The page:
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From Alexander Hamilton to Rufus King, 2 October 1798

To Rufus King

N York Oct 2d. 1798

My Dear Sir

Mr. R——1 delivered me your letter of the 31 of July. The opinion in that and other of your letters concerning a very important point has been acted upon by me from the very moment that it became unequivocal that we must have a decisive rupture with France. In some things my efforts succeeded, in others they were disappointed—in others I have had promises of conformity to lay the foundation of future proceeding the performance and effect of which promises are not certainly known to me. The effect indeed cannot yet be known.

The public mind of the Country continues to progress in the right direction. That must influence favourably the present Congress at the ensuing session. The next will be in all appearances intrinsically better.

Of the executive I need say little you know its excellent dispositions, its general character and the composition of its parts. You know also how widely different the business of Government is from the speculation of it, and the energy of the imagination, dealing in general propositions, from that of execution in detail.

There are causes from which delay and feebleness are experienced. But difficulties will be surmounted and I anticipate with you that the Country will ere long assume an attitude correspondent with its great destinies majestic efficient, and operative of great things. A noble carreer lies before it.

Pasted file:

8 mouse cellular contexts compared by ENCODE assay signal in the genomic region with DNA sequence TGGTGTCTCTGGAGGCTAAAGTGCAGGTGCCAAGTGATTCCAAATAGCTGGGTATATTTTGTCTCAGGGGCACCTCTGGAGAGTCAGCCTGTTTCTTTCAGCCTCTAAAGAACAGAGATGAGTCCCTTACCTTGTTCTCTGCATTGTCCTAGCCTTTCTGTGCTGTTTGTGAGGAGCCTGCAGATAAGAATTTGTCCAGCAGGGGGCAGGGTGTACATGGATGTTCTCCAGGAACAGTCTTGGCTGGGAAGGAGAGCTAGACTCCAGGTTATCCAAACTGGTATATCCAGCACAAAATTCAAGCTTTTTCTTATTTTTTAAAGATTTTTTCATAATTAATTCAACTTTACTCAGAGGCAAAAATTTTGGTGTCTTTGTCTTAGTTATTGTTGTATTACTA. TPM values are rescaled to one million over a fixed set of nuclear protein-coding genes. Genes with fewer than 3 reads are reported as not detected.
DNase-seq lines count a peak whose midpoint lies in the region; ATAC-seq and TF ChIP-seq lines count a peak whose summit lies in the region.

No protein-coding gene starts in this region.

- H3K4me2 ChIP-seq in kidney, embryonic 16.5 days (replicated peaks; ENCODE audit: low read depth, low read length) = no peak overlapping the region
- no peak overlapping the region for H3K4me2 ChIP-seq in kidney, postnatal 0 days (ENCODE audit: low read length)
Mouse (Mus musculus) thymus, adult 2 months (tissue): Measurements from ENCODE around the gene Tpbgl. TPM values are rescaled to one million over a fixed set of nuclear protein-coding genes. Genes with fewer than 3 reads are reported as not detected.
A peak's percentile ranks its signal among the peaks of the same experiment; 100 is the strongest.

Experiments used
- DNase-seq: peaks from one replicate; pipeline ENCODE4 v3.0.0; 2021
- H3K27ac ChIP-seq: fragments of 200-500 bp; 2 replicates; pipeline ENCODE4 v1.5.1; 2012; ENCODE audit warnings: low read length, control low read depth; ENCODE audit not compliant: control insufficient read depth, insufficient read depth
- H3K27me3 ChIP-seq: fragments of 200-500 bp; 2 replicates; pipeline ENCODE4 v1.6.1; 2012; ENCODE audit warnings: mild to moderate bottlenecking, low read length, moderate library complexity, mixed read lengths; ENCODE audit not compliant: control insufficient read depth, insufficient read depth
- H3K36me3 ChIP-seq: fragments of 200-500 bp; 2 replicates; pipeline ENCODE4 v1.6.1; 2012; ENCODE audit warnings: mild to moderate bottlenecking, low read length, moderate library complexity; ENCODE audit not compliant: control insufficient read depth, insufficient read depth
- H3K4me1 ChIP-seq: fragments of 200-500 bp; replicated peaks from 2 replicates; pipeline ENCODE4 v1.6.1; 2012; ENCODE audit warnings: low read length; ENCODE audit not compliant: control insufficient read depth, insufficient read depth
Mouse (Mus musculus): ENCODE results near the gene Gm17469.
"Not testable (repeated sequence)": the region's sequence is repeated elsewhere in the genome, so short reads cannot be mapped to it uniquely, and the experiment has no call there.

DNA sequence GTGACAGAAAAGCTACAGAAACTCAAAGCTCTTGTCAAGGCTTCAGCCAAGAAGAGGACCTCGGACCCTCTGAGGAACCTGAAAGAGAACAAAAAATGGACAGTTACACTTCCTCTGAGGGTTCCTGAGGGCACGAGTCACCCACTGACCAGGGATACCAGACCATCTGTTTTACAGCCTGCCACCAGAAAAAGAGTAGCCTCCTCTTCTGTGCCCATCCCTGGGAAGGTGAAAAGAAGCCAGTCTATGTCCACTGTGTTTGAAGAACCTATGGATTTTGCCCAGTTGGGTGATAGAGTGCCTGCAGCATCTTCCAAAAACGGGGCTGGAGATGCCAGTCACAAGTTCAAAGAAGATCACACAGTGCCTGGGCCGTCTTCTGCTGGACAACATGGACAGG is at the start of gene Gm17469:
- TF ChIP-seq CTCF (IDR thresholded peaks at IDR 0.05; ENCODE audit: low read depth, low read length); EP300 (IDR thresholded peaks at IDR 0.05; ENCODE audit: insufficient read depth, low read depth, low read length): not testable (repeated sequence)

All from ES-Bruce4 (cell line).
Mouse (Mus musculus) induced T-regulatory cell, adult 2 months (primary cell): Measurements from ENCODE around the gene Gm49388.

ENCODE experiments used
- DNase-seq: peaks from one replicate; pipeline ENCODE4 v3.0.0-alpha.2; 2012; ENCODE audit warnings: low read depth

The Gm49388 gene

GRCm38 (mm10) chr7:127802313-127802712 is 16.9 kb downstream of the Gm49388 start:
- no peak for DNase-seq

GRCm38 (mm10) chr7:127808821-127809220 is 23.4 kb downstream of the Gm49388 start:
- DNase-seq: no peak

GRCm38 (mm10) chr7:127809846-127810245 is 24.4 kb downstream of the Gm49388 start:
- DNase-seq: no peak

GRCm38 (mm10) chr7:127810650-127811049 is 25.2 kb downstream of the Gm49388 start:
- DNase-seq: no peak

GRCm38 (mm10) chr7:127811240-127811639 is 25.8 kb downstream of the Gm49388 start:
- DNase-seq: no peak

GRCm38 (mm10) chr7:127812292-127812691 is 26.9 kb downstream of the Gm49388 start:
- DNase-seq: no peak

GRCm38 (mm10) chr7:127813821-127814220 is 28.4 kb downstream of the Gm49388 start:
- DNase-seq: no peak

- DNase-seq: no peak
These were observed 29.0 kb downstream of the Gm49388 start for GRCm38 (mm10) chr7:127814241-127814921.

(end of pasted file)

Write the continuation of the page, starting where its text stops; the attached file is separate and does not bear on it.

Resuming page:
Why does not Gouverneur Morris come home?2 His talents are wanted. Men like him do not superabound. Indeed I wish that you were here rather than where you are, though I think your position an important one at the existing juncture. But we want to infuse more abilities into the management of our internal affairs.

Governor Jay is well. He & all your friends continue to take a lively interest in whatever concerns you.

Adieu   Yrs. Affectly

R King Esq

AL, New-York Historical Society, New York City.

1Henry M. Rutledge, the son of Edward Rutledge of South Carolina, had been secretary to Charles Cotesworth Pinckney when Pinckney was United States Minister Plenipotentiary to France from 1796 to 1797 and one of the three United States commissioners to France from 1797 to 1798. The two men returned from France to the United States separately. Rutledge arrived in New York on October 1, 1798, while Pinckney arrived in New York on October 12 (Gazette of the United States, and Philadelphia Daily Advertiser, October 1, 15, 1798).

2After Morris had been superseded as United States Minister Plenipotentiary to France in 1794, he remained in Europe for four more years. He arrived in New York on December 23, 1798 (Anne Cary Morris, ed., The Diary and Letters of Gouverneur Morris, Minister of the United States to France, Member of the Constitutional Convention, etc. [New York, 1888], II, 377).

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